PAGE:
Coffee Break Read – Sniper

The next morning, Dai was rested enough to pull Julia into a teasing embrace which she returned with some enthusiasm. She smiled to herself as she pulled his handsome head down for a tender kiss. Was it any wonder she asked herself that she loved this complicated and sometimes difficult, man more with every day they were together. After a late breakfast, Dai ambled off to complete the arrangements for men, boats, vehicles and weaponry, while Julia involved herself with some of the many tasks associated with running a household as large as theirs.
Around mid-morning Dai ran her to earth – in a room Julia would have been willing to bet a sizeable sum of money he hadn’t even noticed before. It was a small, well aired, storeroom where she and Elfrida were busily counting linens. He opened his mouth to speak but Julia hushed him with an upraised finger. She finished the pile she was counting and made a mark on a neat chart on the wall.
“Wifely duty calls, Elfrida,” she said jauntily. “I’ll leave you to finish off.”
She whisked out of the room dragging Dai behind her and didn’t stop until they reached the small winter sitting room with its comfortable chairs, huge log fire and view into the glass-roofed winter atrium. Dai looked bemused as she smiled up at him.
“What?” he asked crossly.
“I think that’s my line,” Julia could barely suppress a giggle. “You had such a thunderous face on that I thought we’d better row in private.”
He took her face in his hands, tenderly stroking his thumbs across her cheekbones, his special caress for when he was trying to comfort himself as much as her. She put her own hands on his wrists, saying nothing as she watched him battle whatever demons were plaguing him. In the end he managed a smile.
“We are,” he announced with some pride, “doing better than I had hoped for in the matter of vigils with experience of boats. I’d forgotten how many of my boys had done time in river enforcement back in Londinium. Gallus is pissed off because none of his men knows the front of the boat from the back, but he is coming along with half a dozen of his boys to guard the vehicles and help with any prisoners. One of his happy band is being told he will have to grow sea-legs as we need an explosives expert and he is the only one we have.”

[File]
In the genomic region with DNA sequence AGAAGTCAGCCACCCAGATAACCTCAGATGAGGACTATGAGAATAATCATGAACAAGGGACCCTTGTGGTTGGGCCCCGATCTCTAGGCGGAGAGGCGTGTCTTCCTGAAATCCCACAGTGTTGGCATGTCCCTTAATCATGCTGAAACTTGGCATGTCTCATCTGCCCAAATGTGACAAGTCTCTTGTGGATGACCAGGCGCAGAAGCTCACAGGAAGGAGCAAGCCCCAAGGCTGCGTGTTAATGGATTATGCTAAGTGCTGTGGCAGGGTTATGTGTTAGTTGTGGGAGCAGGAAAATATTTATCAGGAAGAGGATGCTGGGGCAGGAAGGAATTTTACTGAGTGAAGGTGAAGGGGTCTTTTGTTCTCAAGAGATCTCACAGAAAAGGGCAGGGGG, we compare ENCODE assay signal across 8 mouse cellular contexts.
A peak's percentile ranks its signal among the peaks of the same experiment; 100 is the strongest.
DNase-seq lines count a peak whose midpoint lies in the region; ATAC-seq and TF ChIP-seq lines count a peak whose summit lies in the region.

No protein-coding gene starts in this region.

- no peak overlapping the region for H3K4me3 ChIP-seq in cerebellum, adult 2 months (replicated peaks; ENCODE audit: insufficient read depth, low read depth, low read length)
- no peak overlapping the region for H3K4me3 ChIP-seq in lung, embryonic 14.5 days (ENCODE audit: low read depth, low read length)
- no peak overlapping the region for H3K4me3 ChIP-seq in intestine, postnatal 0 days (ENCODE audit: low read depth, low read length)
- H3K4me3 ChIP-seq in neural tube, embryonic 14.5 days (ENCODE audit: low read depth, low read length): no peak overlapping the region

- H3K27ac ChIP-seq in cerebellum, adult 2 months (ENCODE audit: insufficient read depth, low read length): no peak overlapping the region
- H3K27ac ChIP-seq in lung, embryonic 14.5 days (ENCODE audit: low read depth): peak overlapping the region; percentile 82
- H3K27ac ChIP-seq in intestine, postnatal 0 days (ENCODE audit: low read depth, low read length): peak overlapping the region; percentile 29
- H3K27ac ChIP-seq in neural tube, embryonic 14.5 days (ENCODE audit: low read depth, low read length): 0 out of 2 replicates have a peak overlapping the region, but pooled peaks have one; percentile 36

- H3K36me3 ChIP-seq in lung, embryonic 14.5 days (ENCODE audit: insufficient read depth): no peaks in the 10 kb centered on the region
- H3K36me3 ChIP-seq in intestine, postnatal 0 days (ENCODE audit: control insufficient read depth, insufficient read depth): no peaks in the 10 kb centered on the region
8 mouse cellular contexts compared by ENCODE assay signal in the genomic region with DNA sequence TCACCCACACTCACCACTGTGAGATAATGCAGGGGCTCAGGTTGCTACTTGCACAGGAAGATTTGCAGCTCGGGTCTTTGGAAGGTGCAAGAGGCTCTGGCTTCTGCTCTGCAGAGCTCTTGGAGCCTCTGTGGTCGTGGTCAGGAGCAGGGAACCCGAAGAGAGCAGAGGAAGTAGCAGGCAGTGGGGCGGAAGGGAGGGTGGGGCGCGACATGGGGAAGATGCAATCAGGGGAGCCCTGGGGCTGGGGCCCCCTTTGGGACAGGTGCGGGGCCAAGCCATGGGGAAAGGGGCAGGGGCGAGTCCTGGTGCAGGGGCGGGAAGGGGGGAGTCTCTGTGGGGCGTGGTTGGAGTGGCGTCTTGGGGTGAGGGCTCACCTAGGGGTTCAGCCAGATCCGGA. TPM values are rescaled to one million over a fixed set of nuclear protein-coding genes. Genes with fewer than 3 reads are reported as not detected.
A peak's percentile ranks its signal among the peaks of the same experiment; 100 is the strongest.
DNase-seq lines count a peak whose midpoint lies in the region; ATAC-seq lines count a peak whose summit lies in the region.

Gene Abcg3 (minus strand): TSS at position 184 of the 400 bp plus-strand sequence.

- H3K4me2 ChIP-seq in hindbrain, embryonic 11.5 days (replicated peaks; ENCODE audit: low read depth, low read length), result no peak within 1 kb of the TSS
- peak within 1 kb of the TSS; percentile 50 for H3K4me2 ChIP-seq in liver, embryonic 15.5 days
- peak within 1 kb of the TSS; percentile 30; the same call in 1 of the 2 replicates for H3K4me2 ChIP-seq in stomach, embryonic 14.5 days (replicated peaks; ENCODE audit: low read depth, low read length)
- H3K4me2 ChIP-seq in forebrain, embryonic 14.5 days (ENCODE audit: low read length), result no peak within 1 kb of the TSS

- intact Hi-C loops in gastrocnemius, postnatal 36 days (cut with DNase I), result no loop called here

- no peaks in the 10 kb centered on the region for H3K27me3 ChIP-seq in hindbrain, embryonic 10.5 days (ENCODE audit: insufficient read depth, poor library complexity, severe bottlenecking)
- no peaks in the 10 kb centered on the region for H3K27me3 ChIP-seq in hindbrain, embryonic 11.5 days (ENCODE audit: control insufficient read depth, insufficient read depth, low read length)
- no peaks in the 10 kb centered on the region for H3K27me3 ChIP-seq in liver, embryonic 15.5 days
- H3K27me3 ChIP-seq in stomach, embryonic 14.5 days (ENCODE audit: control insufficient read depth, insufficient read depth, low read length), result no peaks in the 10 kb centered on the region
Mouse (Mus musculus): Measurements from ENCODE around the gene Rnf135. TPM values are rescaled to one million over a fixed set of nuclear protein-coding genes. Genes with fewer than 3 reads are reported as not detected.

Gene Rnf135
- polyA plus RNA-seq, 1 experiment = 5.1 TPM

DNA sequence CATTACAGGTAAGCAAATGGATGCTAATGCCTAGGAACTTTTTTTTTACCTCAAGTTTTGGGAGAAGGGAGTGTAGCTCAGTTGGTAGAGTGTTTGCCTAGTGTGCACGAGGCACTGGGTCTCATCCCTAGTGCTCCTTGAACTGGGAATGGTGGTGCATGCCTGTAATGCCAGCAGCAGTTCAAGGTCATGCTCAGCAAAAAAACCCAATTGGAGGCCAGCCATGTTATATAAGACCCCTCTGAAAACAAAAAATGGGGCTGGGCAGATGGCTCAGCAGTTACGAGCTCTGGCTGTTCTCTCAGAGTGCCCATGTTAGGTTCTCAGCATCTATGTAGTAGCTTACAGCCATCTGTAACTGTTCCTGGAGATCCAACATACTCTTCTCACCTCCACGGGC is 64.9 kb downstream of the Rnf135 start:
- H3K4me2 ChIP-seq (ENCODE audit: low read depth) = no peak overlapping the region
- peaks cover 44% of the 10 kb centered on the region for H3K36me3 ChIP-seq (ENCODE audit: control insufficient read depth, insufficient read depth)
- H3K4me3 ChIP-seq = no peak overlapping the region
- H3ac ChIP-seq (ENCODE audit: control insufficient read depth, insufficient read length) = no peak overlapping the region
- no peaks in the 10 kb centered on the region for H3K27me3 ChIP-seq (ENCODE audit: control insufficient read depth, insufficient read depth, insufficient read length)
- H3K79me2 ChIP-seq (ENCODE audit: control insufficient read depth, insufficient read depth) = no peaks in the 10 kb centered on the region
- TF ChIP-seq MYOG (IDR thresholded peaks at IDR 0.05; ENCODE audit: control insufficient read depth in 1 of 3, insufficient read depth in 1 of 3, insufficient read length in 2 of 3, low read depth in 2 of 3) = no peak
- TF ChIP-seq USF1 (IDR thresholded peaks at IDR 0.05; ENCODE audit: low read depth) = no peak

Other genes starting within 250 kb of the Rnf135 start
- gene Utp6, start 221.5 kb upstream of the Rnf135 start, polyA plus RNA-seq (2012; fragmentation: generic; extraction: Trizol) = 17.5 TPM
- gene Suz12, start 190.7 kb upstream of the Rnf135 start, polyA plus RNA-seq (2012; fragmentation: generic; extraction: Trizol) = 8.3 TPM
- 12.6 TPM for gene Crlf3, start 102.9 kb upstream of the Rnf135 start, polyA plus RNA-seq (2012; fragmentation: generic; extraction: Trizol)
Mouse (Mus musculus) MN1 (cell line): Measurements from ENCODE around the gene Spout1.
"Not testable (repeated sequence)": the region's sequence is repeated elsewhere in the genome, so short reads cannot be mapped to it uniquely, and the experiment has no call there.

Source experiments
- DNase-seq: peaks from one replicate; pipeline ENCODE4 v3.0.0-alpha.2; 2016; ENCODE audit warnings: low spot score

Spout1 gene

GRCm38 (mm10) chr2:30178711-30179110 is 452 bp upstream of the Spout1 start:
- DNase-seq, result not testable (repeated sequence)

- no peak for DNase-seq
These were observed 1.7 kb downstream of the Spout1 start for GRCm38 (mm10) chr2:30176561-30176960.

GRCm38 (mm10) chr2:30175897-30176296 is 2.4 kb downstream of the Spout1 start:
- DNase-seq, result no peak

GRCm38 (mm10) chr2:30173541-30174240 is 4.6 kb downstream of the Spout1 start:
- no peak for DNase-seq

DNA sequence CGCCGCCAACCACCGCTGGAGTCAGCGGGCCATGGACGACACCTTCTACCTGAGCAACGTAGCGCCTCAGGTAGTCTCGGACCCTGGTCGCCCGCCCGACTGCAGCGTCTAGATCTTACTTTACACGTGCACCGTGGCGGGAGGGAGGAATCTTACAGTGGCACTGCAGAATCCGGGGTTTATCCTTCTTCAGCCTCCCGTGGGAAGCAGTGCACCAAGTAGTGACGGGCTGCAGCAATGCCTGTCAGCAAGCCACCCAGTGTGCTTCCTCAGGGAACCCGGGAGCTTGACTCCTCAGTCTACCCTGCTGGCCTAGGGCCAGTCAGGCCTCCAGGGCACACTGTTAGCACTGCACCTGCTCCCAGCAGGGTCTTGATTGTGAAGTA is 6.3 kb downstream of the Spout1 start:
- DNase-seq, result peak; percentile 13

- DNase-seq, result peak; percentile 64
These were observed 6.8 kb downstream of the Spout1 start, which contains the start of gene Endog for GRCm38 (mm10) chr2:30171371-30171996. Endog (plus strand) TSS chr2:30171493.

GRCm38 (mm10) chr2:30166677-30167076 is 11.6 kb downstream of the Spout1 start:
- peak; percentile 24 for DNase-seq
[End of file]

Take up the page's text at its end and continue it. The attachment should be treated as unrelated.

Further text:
And none of that, Julia thought to herself, is what made you so out-of-reason cross, but she was wise to him, saying nothing and waiting for him to come to the point. He kissed the end of her nose.
“Gallus,” he said crossly, “is an arrogant Roman cunnus and one who is not only annoying but also right. We have been looking at maps and he pointed out that the takeover of the boats would be simplified greatly if we had a sharpshooter positioned on a convenient bluff that overlooks the precise point we have earmarked for our ambush. Which is true enough. But sharpshooters aren’t exactly a common species. When I said that he just looked at me.”
Julia laughed gently.
“And would this hypothetical sharpshooter be in any danger?”
“Not if she had a man-mountain and two wolfhounds at her back. But I still don’t like it.”
“Honestly, I don’t much care for it myself, the position of sniper has never appealed. But if it would make you and yours safer then I will do it. Give me a laser-guided rifle and a set of night goggles and I can pretty well guarantee a trouble-free takeover.”
He stared into her eyes for a long moment.
“It may have to be shoot to kill.”
“Yes, but better a clean kill than some poor cunnus getting gut-shot and dying in agony hours later.”

From Dying on the Tide, one of the stories in The First Dai and Julia Omnibus by Jane Jago and E.M. Swift-Hook

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